POLITICS

Nova Scotia to raise user fees, bringing $11.6 million to government coffers

03/28/2013 11:30 EDT | Updated 05/28/2013 05:12 EDT
HALIFAX - Hundreds of user fees are going up nearly six per cent starting Monday as the Nova Scotia government looks to increase revenues before next week's budget.

Finance Minister Maureen MacDonald said Thursday most of the 1,400 user fees will increase by 5.8 per cent, generating about $11.6 million in revenue for the government.

The increases will affect a range of services and programs including museum admissions, sport fishing licences and driver permits, though some won't take affect until 2014.

MacDonald said it's a move made necessary by the increasing cost of delivering services as the government prepares to table its budget. It is the first fee increase since April 2011.

"Revenues are soft and departments don't have the capacity to absorb the cost of delivering services and improving the services they deliver," she said.

However, MacDonald said some of the increases will not meet the cost of delivering the service, citing ambulance fees as an example. Under the increase, regular resident ambulance fees are jumping from $134.51 to $142.30.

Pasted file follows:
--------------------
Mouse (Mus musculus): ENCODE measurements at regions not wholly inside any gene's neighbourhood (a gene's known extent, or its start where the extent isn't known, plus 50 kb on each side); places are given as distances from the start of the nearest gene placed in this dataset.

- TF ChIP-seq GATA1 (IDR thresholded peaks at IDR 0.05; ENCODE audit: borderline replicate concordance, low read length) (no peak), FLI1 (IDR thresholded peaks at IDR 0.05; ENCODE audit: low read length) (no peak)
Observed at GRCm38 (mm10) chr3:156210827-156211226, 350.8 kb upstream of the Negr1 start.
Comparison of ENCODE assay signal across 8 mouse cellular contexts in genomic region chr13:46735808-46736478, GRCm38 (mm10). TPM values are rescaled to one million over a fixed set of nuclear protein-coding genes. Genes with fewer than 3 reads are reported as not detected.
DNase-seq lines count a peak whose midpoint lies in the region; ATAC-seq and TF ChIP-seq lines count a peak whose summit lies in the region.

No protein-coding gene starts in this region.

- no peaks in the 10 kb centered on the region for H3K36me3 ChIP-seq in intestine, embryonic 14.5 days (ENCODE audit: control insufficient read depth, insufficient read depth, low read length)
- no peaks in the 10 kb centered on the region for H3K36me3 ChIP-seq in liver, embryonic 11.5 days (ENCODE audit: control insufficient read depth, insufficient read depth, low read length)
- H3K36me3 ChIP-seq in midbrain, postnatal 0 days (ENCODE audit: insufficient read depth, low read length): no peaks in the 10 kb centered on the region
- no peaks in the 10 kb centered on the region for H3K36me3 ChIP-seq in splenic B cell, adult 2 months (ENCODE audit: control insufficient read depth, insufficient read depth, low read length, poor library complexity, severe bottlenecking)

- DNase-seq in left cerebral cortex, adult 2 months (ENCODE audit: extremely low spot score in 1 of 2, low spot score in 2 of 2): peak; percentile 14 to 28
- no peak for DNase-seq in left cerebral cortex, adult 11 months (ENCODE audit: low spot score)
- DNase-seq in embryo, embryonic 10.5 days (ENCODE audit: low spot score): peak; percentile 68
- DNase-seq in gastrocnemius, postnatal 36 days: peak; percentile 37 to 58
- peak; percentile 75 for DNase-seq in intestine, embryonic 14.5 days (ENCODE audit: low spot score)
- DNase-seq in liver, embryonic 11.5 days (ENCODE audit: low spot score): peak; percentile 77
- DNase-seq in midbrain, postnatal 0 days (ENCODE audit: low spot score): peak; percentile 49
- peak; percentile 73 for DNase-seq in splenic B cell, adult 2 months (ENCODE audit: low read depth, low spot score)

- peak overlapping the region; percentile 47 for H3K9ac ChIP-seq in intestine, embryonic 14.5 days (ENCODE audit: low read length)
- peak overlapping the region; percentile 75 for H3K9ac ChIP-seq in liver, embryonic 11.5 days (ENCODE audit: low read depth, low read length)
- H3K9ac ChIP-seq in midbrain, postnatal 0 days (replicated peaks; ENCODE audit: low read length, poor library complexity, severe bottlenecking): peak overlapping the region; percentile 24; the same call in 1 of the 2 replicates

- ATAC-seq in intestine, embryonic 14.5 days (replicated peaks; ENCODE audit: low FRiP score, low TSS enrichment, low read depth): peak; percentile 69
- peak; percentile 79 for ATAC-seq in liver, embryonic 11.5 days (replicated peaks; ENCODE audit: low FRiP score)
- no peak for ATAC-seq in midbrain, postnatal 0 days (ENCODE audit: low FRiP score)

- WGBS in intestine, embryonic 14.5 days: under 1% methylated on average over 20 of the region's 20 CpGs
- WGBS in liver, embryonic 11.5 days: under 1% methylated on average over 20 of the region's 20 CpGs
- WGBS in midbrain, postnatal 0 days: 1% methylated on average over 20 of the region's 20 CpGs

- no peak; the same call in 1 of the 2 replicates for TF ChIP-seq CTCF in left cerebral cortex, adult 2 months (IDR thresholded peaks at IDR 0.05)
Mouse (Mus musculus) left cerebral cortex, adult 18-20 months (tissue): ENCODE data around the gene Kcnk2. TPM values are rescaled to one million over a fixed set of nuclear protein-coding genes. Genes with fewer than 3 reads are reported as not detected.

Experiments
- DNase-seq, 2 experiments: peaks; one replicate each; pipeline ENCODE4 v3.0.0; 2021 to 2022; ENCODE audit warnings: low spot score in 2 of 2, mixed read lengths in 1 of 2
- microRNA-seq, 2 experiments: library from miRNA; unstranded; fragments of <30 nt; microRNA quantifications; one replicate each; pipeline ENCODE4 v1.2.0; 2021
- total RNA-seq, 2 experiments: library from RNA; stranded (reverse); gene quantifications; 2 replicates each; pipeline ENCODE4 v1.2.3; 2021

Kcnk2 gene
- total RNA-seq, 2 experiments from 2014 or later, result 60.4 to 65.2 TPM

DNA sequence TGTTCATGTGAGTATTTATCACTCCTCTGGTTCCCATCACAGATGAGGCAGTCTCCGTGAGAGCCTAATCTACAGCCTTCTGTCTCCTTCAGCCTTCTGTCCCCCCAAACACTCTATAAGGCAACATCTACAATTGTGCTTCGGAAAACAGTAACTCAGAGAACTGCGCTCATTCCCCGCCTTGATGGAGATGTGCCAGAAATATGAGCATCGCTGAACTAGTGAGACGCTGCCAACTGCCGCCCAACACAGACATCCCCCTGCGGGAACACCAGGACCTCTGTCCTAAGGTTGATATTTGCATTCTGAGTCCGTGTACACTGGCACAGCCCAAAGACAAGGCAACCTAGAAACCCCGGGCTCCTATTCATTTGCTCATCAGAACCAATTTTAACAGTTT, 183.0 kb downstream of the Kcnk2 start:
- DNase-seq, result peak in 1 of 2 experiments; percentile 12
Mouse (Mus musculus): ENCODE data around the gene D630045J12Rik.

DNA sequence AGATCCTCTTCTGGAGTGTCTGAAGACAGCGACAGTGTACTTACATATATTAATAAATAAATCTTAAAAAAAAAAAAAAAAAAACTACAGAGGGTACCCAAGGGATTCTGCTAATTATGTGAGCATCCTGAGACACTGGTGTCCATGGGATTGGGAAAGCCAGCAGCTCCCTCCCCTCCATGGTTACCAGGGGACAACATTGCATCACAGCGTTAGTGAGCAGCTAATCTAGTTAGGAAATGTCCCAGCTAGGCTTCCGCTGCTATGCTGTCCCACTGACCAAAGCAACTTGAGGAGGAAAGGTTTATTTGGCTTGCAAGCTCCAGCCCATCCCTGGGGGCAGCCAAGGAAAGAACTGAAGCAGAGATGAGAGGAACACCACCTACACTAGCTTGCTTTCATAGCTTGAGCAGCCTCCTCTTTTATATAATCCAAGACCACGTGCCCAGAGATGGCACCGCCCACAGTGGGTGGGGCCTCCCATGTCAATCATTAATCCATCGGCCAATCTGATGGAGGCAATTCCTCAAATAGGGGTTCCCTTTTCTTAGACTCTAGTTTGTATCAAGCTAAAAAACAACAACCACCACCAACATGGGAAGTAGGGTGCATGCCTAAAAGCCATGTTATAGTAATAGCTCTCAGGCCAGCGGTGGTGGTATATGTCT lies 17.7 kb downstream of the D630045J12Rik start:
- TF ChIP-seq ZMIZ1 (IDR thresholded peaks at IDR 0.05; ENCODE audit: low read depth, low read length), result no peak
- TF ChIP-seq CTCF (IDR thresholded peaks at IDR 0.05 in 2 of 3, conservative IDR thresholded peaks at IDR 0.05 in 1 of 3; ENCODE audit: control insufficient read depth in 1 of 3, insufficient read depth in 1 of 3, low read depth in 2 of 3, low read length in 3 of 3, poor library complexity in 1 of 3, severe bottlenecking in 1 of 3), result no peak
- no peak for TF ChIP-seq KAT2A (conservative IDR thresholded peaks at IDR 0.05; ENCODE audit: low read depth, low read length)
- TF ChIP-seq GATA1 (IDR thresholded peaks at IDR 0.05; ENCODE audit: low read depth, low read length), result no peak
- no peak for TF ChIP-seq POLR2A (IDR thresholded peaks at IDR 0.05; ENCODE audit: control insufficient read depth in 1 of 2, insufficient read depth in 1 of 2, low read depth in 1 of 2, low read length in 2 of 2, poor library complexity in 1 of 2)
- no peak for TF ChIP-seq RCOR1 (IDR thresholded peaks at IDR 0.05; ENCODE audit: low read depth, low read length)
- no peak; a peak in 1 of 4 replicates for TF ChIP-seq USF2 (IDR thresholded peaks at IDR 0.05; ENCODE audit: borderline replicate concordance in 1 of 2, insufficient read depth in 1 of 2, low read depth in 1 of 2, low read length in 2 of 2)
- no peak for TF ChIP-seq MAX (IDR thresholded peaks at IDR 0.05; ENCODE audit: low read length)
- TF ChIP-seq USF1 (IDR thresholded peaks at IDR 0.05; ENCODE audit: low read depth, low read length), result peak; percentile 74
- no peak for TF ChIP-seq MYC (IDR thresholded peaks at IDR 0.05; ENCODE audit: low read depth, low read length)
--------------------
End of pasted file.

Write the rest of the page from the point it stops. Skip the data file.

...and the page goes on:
Liberal Leader Stephen McNeil said the move amounts to a tax increase ahead of a promise to balance the 2013-14 budget and it's a signal the government is "going to be scrambling for money."

"A few months ago they were looking at roughly a $300 million deficit," said McNeil. "Of course they need the money."

Progressive Conservative Leader Jaimie Baillie said increasing fees will make the province a more expensive place to live.

"Birth certificates, funerals, ambulance services, campground fees are all going up by an amount that bares no resemblance to the ability of Nova Scotians to pay any more," he said.

MacDonald said a "handful" of services will be exempted in an attempt to keep costs down for those on lower incomes. Those include pharmacare fees and rent services for seniors in public housing.

Fees for government service organizations, such as school boards and health authorities, will also not be affected.